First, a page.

The Benefits of Work-Life Balance
Many leading organizations in overseas countries such as IBM, Merrill Lynch, Pfizer and Accenture have introduced work-life programmes within their organizations to help their employees achieve an effective balance in their work and family/personal life. These companies believe that it makes good business sense to provide such programmes to their employees due to the financial and non-monetary benefits that can be reaped.
In general, the implementation of family-friendly policies is associated with positive outcomes (Poelmans 2001). Some of the benefits in the implementation of family friendly policies are associated with less work-family conflict (Goff, Mount & Jamison 1990), reduced turnover intention (Grover & Crooker 1995) and reduced stress (Johnson 1995). Efforts by managers to enhance organizational commitment are likely to have the additional benefit of helping workers cope better with the competing demands of work and family (Berg, Kalleberg & Appelbaum 2003).
In addition, many overseas studies have also shown that there is a symbiotic relationship between work and person/family life. It is understandable that employees who are able to effectively balance the demands of work and their personal/family life are motivated to give their best a work. In short, work-life strategy can align the corporate and individual goals to attain a win-win scenario for all by addressing the business needs of the organizations and the individual needs of the employees.
While the direct financial payback of Work-Life Programmes is difficult to quantify, there has been already ample research evidence gathered on experience of firms in reaping the intermediate benefits of Work-Life. These intermediate benefits in turn contribute to the better performance of companies. Major intermediate benefits are:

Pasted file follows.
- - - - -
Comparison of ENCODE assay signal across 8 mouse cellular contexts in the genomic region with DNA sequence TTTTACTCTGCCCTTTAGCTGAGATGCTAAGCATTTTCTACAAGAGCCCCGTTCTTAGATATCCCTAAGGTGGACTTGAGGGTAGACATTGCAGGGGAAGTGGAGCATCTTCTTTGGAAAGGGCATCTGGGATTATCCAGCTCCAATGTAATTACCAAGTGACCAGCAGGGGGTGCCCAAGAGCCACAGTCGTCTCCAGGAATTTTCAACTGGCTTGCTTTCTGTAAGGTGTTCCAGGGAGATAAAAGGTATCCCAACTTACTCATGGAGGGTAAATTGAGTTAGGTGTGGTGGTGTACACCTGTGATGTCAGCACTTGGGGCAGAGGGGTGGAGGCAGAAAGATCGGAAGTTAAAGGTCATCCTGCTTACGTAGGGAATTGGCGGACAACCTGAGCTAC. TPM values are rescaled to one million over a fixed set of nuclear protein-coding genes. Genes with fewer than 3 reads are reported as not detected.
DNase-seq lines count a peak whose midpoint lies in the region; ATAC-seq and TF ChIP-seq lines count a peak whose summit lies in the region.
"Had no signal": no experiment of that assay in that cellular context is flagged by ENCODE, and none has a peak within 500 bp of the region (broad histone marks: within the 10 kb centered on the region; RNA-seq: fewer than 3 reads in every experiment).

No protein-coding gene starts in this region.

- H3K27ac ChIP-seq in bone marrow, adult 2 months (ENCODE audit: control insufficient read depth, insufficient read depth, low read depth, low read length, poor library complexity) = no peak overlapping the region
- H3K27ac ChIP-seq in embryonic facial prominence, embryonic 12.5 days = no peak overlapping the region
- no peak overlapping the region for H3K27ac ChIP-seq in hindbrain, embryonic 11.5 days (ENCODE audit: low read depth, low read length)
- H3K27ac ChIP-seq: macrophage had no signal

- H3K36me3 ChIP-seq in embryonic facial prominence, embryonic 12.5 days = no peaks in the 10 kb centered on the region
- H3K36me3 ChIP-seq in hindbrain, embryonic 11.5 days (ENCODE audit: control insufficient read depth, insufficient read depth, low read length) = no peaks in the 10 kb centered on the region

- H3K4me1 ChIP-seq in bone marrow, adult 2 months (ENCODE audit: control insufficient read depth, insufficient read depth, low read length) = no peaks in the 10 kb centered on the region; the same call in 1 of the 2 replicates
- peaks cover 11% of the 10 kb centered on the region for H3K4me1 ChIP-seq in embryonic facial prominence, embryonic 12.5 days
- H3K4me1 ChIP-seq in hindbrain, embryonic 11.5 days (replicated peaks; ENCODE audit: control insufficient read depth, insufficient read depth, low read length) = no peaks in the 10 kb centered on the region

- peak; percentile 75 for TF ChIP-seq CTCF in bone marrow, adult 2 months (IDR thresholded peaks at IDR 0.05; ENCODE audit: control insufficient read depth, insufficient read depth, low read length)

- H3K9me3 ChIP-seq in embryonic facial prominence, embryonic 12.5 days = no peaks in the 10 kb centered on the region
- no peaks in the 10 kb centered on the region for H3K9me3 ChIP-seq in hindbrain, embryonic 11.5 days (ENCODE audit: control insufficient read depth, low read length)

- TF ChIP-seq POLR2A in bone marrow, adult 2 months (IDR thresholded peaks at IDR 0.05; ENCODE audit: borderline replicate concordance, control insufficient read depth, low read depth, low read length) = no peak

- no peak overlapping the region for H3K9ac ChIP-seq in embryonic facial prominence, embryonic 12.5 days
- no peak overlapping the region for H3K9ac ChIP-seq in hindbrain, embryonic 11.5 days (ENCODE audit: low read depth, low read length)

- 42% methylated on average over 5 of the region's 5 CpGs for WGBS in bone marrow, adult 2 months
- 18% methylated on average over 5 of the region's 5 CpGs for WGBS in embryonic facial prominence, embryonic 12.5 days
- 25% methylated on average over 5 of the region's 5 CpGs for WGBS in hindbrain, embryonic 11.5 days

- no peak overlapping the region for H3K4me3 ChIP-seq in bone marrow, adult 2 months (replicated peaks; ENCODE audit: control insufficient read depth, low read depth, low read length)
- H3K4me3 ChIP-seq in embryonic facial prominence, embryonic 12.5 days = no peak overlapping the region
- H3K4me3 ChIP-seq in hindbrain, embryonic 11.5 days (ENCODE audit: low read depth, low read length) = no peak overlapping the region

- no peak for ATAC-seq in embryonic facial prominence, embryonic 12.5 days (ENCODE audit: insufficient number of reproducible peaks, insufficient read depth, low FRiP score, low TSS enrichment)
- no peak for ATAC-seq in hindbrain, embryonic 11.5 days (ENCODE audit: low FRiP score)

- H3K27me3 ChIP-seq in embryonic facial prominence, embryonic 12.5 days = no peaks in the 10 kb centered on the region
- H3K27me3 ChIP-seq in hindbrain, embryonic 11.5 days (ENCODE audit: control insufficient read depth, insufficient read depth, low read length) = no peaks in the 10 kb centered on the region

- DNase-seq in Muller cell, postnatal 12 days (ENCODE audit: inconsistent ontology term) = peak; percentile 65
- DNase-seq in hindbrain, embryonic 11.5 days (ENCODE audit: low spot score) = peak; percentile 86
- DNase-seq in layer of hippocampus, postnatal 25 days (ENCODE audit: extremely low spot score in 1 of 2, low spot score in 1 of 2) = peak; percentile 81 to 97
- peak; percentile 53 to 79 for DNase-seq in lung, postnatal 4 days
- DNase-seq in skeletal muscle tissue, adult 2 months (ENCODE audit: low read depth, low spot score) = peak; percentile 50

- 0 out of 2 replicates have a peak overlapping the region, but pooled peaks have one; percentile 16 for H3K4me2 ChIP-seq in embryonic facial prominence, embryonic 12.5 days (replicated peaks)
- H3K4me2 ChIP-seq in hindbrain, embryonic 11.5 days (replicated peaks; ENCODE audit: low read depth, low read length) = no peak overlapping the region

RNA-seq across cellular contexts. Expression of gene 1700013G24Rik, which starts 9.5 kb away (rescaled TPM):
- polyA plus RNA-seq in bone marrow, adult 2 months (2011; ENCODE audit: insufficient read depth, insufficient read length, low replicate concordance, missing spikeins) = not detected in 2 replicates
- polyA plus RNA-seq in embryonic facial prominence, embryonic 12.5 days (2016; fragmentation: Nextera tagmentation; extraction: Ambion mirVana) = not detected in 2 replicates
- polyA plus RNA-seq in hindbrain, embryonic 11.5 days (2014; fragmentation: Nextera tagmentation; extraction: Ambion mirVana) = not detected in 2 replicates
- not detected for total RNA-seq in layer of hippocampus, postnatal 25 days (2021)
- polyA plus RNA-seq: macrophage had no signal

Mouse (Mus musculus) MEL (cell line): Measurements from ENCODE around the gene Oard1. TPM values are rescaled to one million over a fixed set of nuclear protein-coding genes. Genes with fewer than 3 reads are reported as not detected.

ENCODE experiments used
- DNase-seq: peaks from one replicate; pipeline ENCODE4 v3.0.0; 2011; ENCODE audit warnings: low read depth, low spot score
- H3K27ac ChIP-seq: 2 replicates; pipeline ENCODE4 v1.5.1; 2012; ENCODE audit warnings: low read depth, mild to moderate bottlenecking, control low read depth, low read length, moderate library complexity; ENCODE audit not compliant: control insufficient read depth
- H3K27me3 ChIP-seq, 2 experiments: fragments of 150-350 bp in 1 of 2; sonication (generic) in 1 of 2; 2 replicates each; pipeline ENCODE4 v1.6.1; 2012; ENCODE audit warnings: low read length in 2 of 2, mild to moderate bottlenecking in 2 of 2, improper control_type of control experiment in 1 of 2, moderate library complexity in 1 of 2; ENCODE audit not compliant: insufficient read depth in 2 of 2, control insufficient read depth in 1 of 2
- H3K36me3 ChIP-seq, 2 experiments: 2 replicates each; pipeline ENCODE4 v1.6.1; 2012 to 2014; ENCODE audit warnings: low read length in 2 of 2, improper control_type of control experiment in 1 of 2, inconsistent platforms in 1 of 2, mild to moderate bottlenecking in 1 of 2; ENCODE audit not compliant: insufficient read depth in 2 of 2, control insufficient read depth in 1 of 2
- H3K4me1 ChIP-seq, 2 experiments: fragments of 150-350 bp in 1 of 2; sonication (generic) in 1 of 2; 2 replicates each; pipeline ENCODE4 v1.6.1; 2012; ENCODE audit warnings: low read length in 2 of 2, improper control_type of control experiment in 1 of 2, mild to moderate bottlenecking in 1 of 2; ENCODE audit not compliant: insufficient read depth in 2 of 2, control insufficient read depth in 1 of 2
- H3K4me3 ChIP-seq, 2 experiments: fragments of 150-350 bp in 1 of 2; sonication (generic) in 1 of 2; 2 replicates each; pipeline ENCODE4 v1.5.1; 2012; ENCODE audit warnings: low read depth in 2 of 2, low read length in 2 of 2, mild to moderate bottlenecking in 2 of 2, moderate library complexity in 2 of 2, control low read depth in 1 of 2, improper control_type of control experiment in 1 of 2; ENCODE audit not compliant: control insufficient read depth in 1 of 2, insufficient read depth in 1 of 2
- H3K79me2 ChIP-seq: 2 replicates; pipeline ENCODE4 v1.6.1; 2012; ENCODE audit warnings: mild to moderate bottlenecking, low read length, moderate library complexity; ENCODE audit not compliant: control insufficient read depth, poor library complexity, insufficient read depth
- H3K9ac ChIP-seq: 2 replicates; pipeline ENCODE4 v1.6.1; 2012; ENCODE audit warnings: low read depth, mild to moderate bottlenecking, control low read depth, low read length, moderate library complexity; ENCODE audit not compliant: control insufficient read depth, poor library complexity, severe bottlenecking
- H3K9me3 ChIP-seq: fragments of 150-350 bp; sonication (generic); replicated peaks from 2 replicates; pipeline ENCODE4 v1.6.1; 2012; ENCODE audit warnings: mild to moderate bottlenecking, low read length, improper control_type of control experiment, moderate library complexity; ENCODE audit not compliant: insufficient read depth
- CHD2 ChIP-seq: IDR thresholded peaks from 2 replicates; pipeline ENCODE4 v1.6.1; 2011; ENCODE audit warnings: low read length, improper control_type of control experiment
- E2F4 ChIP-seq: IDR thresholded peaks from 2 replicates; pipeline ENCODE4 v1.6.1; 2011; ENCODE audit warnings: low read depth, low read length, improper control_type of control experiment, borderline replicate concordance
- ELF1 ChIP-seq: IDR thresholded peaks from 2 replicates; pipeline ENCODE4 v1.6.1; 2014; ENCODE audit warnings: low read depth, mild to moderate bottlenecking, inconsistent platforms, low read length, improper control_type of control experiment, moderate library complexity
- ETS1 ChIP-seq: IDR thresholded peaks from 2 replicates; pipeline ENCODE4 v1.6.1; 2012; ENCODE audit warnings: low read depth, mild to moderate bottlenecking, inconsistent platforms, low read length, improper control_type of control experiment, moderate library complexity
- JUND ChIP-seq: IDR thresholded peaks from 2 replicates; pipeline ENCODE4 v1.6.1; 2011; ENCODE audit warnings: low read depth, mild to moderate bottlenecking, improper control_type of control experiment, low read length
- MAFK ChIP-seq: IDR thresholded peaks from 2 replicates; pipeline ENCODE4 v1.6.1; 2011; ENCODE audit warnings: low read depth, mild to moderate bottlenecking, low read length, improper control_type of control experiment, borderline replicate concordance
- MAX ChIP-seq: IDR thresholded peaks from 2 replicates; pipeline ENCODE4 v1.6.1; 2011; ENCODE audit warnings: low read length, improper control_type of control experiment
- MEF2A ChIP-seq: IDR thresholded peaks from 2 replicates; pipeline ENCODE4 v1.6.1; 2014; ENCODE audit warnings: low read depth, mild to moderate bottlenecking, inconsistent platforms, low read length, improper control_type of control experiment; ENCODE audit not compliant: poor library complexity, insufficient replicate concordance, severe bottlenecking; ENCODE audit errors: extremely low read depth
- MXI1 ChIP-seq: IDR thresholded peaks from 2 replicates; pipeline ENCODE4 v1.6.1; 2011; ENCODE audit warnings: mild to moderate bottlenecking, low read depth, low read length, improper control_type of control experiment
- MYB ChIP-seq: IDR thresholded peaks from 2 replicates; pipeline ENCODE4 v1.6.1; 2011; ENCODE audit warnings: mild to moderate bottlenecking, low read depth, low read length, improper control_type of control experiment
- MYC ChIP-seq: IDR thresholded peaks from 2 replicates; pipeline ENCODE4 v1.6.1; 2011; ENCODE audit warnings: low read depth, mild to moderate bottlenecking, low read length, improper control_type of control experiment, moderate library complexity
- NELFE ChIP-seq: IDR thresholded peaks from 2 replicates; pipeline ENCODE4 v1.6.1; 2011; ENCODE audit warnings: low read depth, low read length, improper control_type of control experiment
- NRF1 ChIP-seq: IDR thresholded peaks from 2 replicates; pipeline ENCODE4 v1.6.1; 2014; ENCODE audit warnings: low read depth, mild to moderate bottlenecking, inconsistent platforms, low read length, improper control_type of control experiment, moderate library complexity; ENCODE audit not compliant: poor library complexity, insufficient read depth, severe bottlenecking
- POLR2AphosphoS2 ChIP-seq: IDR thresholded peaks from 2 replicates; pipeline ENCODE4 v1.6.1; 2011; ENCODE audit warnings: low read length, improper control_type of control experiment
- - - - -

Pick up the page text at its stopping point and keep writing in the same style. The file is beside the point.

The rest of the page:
1. Reduced stress, absenteeism and health costs:
Employees today are generally more stressed which reduce performance levels. Absenteeism due to family commitments and stress could be a major reason for low performance levels. Work-Life initiatives improves employee performance by reducing absenteeism, lateness, health care and sick-leave and hence their related costs. People who are free of worry about what is going on at home can be more productive at work.
2. Improved staff morale and engagement:
Work-Life helps employees lead a healthier and more balanced life by allowing them to better concentrate at work, improving the work environment by increasing motivation and job satisfaction. Other studies have shown that improved staff morale lead to more committed staff and better performance.
3. Improved customer satisfaction:
Better customer response is possible through telecommuting and the longer operating hours that can be arranged by giving employees flexibility. At the same time, more motivated employees who have their personal needs addressed are more likely to go the extra mile to keep customers happy. Turnover, and the subsequent need for re-establishment of relationship and rework, is also listed as major factor contributing to loss of customers.
4. Reduced costs:
Office rental and utilities savings due to telecommuting are the strongest quantitative researches to show the financial benefits of Work-Life Programmes.
5. Improved recruitment, retention and reduced turnover:
Work-Life initiatives give organisations a human face that allows prospective employees to distinguish one employer from another. To attract employees and hold on to them, forward thinking companies are letting their employees know that they are just as concerned about their employees lives outside work and about helping them to manage their work and personal commitments and aspirations. Work-Life Programme’s key advantage is therefore positive branding in recruitment and retention of talent. Employee referrals also increase.